Courtesy of GoFundMe
London’s social media campaigning efforts, consisting of a stream of videos and posts framed by the hashtags #oxfordinspires and #ox4kenya, will be part of the larger performance that she offered up for sale to Koons. The hyper-symbolic nature of Mitullah’s situation lends itself to a larger, more urgent discussion of privilege, visibility and accessibility in the corporate and academic institutions that today serve as gatekeepers to economic and political advancement. The campaign, along with the performance piece, contextualises Mitullah’s plight within a larger post-colonial narrative of resistance and upliftment in the face of institutional and diplomatic discrimination. The hope is that even more funds will be raised for the continued support of African students pursuing graduate and postgraduate studies at Oxford University, and, more broadly, across the U.K. and Europe.
Despite her confidence in videos, London’s choice to stage the campaign as a mixed media performance comes from a place of vulnerability and, in the derisive throes of this post-internet age, a genuine belief in art and the internet’s capacity to mobilise social change and trigger reform. “If I tried to do this in the real world, I would have been crushed,” she explained, still seemingly shocked by the speed with which the campaign raised its first £10,000. “By conceiving of it as an art piece, I am able to imagine a reality that does not exist –– one that I can control and impose on other people, forcing my reality onto the status quo until it becomes real.”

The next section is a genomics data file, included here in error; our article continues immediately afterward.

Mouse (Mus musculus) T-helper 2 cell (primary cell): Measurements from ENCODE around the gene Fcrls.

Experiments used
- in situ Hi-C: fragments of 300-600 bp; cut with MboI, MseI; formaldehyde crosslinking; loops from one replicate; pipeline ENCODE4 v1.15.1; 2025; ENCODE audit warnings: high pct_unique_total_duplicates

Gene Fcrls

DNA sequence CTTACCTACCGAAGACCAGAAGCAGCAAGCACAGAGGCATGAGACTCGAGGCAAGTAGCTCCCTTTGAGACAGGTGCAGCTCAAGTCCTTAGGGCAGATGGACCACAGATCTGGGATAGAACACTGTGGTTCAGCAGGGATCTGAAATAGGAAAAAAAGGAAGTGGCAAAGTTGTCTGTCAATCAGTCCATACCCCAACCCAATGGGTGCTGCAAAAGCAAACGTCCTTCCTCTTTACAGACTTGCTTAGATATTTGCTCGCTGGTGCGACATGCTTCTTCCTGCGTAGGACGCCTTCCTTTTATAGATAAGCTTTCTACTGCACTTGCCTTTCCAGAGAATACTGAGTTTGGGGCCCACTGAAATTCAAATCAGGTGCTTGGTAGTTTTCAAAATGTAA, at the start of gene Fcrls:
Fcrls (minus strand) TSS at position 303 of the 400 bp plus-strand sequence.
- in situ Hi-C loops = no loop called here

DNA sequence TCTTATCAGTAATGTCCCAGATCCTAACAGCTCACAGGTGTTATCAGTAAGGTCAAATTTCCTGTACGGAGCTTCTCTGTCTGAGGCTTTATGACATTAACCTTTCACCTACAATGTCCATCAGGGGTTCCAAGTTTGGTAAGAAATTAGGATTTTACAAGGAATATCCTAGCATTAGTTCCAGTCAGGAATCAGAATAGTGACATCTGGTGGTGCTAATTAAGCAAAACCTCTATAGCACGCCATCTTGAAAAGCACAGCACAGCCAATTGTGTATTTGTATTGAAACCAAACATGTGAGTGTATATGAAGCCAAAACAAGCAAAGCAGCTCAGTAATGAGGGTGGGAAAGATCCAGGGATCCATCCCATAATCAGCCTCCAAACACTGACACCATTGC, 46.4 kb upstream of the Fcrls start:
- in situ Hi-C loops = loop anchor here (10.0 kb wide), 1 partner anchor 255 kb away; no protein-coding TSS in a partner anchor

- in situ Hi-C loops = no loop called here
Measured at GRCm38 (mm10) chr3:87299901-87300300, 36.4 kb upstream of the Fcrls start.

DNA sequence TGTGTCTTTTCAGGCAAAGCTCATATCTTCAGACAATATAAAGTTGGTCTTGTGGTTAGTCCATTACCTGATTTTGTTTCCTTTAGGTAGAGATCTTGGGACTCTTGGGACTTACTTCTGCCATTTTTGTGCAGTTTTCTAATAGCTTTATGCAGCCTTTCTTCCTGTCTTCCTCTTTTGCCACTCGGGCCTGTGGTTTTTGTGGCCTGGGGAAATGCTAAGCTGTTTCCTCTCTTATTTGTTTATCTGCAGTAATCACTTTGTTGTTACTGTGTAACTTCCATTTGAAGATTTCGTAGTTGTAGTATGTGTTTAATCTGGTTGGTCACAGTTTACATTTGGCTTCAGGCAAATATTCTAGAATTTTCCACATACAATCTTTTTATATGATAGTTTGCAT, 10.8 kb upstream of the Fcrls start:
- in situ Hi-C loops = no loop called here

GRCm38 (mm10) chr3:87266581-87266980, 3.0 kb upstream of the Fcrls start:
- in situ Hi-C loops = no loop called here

Addressing her United World College and NYU Abu Dhabi alma maters, which both run on a fully-funded, non-denominational scholarship program that brings together students from around the world, London asks us to question our privilege and responsibilities as students who once benefited –– and likely still do –– from free or subsidised international education, mobility and freedom from debt. “We are going to raise [money] because we are putting forward the empathy that wasn’t shown to [Mitullah] in the original situation,” she said in a recent video. “We were designed to do this. We were designed to change the world. We were designed to leverage the power of a global network to create effective social change. There is a lot to say about the privilege we had there … give if you can. You are international, and you have a lot of power. You’ve done well, so reach out to your networks, because you have influence. … You know the value of education.”
Donate to Mitullah’s Oxford fees on GoFundMe or directly into the account below to avoid the fee charged by GoFundMe:
The College's bank details are:
Bank Name: Royal Bank of Scotland (RBS)
Branch Address: 32 St Giles, Oxford, OX1 3ND
Account Name: St Antony’s College
Sort Code: 16-10-15
Account Number: 10129750
Swift/BIC Code: (8 digits): RBOSGB2L
Swift/BIC Code: (11 digits): RBOSGB2LXXX
IBAN Number: GB38RBOS16101510129750
Isabelle Galet-Lalande is a contributing writer. Email her at